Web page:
Somehow we were behaving or wanted to behave as an institution, but it did not make any sense. We don’t have anything in common with an institution: we don’t have stability, we don’t have a professional system. Maybe the only thing we have in common with an institution is the fact that we have spaces where to host people, events, and projects. So we realized that for the kind of work we do it might be more valuable to have some specific people coming back time and time again, instead of having a constant change. In this way, we could build long-lasting projects and relationships rather than just offer residences to artists who just happen to need a space to develop their own projects. So the idea is to involve these people in processes that are already happening in our community, instead of starting something completely new and disconnected. To participate in certain dynamics, reflect with us, or propose new things but always in a certain context of thoughts and projects. This was an important realization for us: we can’t think of ourselves as an institution at the disposal of others. Everything we do is part of a conversation with the place.
How do you deal with boundaries? How do you manage to understand the limit of your resources, time, and quality of your encounters? How do you keep yourself open to new encounters without becoming a service provider?
Aljaž: This was a point on which Vida and I had several disagreements. Vida is the kind of person who would always host people in her house since she believed this could be beneficial for the quality of the encounter with the people visiting. On the contrary, I believe it would be more balanced if people would stay in other houses (at least for the most part of the year) and host in our house just our close friends. How to keep our intimate space among ourselves without losing that special quality of relationships with people that happen by hosting them in our own house? But coming back to boundaries: I think we managed to set some boundaries in the last year. What do you think, Vida?
Vida: Yes! Izba, the communal space we opened in 2021, was one of these boundaries.
Aljaž: Actually we had to, since some of us tend to be passive-aggressive in certain ways. We think other people understand situations, but people actually don’t if you don’t tell them. So we had to put rules in our houses. If you come to our house, our personal space, you will see that there are rules: how to clean dishes, how to pee… Making it explicit was very important but also shocking. The same happened to Izba: all of us had to gather in Izba and decide how things were going to be done, for it to not become too authoritative. But in the end, people appreciate it a lot if you tell them how things need to be done. If you know the rules, you also know the freedom you can have around them!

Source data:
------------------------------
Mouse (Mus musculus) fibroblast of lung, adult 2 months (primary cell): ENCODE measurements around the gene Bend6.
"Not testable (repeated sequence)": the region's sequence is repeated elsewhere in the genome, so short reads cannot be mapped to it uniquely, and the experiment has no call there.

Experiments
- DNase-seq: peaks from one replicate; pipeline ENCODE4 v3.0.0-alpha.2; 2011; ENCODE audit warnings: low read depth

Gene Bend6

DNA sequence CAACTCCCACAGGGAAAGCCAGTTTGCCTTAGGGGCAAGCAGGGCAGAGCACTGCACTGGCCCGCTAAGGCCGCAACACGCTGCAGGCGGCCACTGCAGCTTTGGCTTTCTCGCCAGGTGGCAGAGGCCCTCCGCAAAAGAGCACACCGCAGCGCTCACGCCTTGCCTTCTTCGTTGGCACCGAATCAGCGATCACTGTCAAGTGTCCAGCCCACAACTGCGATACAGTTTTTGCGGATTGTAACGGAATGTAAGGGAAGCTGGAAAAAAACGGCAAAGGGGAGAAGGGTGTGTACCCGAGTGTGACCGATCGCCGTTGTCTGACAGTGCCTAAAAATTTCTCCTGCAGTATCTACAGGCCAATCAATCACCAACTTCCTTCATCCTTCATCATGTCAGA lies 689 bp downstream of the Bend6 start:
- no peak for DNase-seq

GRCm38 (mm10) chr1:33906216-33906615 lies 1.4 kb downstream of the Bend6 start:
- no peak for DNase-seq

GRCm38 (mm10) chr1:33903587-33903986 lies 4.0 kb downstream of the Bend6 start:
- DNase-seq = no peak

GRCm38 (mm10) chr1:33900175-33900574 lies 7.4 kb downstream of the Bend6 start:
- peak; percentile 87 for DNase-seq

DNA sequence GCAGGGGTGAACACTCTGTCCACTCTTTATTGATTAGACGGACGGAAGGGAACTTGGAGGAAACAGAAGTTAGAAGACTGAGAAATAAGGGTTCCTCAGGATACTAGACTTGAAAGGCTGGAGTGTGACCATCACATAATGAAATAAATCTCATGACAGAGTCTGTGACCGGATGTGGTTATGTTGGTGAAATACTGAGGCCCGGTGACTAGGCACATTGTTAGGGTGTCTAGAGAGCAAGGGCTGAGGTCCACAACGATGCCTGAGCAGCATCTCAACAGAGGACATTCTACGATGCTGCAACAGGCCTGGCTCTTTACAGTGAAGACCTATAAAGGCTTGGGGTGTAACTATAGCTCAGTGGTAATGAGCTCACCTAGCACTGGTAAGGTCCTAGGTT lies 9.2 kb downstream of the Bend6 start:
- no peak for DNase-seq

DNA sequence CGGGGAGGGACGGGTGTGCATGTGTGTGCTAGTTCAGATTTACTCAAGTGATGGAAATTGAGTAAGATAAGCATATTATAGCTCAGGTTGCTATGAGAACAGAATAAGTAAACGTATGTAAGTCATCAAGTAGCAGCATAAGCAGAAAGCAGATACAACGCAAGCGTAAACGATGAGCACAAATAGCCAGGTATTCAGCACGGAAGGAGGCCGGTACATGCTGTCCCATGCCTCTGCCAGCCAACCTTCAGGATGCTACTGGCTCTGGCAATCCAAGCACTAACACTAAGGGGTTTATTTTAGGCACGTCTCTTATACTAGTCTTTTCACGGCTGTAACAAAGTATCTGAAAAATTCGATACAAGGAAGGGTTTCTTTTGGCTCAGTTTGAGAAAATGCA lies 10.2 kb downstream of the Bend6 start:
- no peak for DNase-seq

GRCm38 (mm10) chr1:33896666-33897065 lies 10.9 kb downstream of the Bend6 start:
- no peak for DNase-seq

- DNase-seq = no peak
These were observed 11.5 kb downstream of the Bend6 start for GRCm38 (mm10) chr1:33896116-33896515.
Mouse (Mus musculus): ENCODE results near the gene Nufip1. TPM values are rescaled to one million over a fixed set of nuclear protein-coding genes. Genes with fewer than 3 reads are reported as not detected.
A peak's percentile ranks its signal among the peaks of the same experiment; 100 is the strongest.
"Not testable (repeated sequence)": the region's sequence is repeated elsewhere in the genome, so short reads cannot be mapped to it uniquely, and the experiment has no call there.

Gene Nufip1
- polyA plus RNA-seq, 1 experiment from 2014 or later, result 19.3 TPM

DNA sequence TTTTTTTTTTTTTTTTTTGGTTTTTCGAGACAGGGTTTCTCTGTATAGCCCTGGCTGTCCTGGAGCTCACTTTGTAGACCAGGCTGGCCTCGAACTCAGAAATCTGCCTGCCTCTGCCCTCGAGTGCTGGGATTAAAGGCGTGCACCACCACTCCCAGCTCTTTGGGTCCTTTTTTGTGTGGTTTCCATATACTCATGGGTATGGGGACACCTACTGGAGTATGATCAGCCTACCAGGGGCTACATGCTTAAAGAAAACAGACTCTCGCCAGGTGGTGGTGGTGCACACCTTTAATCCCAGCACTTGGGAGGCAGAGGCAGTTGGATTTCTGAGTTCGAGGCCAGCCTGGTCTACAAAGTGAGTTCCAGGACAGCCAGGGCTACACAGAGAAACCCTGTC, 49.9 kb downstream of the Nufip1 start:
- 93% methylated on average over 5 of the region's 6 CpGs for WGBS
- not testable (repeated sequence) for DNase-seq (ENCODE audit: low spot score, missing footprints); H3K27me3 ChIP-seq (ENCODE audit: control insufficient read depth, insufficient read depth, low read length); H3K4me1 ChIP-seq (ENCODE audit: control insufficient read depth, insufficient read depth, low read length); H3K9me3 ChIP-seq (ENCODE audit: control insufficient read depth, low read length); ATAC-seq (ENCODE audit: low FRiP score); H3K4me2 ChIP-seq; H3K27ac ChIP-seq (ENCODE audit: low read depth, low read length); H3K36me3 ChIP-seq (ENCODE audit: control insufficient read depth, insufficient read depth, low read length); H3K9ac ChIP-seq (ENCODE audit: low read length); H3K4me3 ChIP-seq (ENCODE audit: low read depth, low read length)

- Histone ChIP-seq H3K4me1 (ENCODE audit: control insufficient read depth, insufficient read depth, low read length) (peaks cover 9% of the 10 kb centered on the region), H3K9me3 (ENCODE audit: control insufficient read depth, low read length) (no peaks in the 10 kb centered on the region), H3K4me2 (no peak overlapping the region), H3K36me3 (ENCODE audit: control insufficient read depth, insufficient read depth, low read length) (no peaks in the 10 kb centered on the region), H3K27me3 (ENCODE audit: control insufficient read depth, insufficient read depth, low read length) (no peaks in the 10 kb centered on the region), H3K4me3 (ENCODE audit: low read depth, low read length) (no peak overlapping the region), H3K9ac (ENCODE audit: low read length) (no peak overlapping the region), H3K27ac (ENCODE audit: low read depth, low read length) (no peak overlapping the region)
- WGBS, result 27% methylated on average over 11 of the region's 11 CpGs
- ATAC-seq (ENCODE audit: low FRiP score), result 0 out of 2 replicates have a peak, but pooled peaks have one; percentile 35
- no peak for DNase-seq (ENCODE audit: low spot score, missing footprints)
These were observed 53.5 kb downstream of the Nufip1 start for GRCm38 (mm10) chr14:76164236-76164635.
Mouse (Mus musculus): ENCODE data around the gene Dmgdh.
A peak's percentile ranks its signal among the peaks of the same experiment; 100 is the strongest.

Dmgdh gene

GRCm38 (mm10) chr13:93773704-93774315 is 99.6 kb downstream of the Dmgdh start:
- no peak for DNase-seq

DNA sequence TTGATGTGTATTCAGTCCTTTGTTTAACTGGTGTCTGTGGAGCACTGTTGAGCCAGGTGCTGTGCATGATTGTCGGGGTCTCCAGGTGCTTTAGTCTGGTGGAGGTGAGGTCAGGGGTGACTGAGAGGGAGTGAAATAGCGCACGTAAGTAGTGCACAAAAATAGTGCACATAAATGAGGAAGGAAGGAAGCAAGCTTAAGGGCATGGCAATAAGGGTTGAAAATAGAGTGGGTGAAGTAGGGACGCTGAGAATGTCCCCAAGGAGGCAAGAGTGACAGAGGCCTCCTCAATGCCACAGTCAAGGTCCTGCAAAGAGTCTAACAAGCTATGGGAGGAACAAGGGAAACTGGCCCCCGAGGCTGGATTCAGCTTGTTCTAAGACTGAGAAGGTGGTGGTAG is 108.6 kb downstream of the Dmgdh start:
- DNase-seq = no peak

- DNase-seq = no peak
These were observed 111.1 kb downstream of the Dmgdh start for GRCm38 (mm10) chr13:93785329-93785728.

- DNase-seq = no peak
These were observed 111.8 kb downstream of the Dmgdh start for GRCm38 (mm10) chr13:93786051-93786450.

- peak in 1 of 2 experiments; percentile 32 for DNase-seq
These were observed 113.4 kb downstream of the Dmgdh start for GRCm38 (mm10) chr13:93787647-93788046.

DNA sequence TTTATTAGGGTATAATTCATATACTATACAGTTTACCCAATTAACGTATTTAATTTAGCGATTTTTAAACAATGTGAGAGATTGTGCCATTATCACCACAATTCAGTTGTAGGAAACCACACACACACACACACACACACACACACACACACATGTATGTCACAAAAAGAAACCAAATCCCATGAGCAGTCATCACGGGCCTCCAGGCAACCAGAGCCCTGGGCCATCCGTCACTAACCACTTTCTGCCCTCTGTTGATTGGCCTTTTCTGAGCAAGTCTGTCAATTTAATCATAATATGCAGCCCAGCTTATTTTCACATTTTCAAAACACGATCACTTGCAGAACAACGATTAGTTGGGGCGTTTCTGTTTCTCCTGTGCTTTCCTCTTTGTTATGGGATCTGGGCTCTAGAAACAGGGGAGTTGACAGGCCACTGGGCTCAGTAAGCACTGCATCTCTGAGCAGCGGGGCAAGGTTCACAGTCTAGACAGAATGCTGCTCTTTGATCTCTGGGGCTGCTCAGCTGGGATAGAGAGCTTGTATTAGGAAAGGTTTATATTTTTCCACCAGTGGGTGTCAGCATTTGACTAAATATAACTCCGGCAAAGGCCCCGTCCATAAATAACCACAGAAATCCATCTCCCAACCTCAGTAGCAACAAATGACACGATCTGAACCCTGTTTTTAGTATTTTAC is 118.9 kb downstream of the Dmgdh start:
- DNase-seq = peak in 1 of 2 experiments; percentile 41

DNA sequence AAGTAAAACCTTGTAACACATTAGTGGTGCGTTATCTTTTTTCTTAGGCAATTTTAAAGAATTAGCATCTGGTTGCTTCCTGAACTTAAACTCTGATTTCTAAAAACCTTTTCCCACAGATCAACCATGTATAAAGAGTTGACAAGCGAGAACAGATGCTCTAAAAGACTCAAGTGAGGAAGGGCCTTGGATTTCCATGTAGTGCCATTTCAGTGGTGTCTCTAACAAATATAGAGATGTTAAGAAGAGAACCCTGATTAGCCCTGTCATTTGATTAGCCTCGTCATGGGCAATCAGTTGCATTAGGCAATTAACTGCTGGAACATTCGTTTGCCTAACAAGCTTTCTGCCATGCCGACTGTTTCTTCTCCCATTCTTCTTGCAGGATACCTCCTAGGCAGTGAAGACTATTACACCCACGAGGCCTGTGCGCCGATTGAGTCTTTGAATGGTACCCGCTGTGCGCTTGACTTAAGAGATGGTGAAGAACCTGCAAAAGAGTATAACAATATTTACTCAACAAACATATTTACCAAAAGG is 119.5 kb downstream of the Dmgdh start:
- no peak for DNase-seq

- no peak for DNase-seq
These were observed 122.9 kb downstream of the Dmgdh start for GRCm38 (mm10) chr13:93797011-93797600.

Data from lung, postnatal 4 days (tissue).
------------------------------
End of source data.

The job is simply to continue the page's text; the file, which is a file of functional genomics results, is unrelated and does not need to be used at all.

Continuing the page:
Do you ever want to leave topolò? Do you ever feel the need to escape?
Since all your projects are related to the place you live in, does it ever feel like it’s too much?
Vida: I wouldn’t say we ever feel the need to escape or that we’re longing for the city. But when it happens that we spend longer periods of time in the cities, we realize that being away can be very important in order to be farfrom specific dynamics of such a small place, micropolitical dynamics that happen in this microlocal level (Robida group – village – area) and see these things with perspective.
Would you describe this with the possibility of being anonymous in a certain environment? To have the possibility to act in a more “irresponsible” way?
Vida: Absolutely. The thing I’m suffering from the most living here is the lack of anonymity. Not only the fact that your neighbour knows everything that you do. That doesn’t bother us so much, but mainly the fact that by living here we have a certain role that is recognized, observed, judged. This also connects to another question: How do other local people perceive us? It’s interesting because then you’re inevitably stretching the common perception of what work, culture, everyday life is. I think it’s good but it’s also tiring. It could be perceived as a political action, somehow. Political activism. Our presence here inevitably stretches the local perception on many aspects of life, since we do things that people are not often confronted with on this local level, while in cities it might be a normal thing to do.
Do you have any suggestions of what kind of work is possible after two years of master in eco-social design?
Aljaž: First thing, I would try to persuade everyone to not live in cities. My specific mission with Robida is to show that this kind of work can be done in rural places. Rural areas are cheaper and relieve a bit of the economic pressure from your shoulders.
Project 3 Students: Gaia D’Inzeo, Kirsten Ansorge, Viola Redaelli, Sarah Binkowski, Nina Wittenbrink, Margherita Poli, Irene Delvai, Iraitz Gerriko, Adrià Cano, Jacopo Margaglia, María Daniela Salgado Ochoa, Yeva Kupchenko, Greta Papaveri, Virginia Schraml, Tessa Hinz, Maja Hauke, Inci Aslan, Johanna Eger, Sven Kammerer, Laïsa Cordes, Clara Vardon, Koen Reerink, Rosario Castro, Lorenzo Oliva, Anne-Sophie Virgini
Project 3 Course Leader: Rosario Talevi
Robida is a collective that works at the intersection of written and spoken words – with Robida Magazine and Radio Robida – and spatial practices developed in relation to the village of Topolò/Topolove, where the collective is based.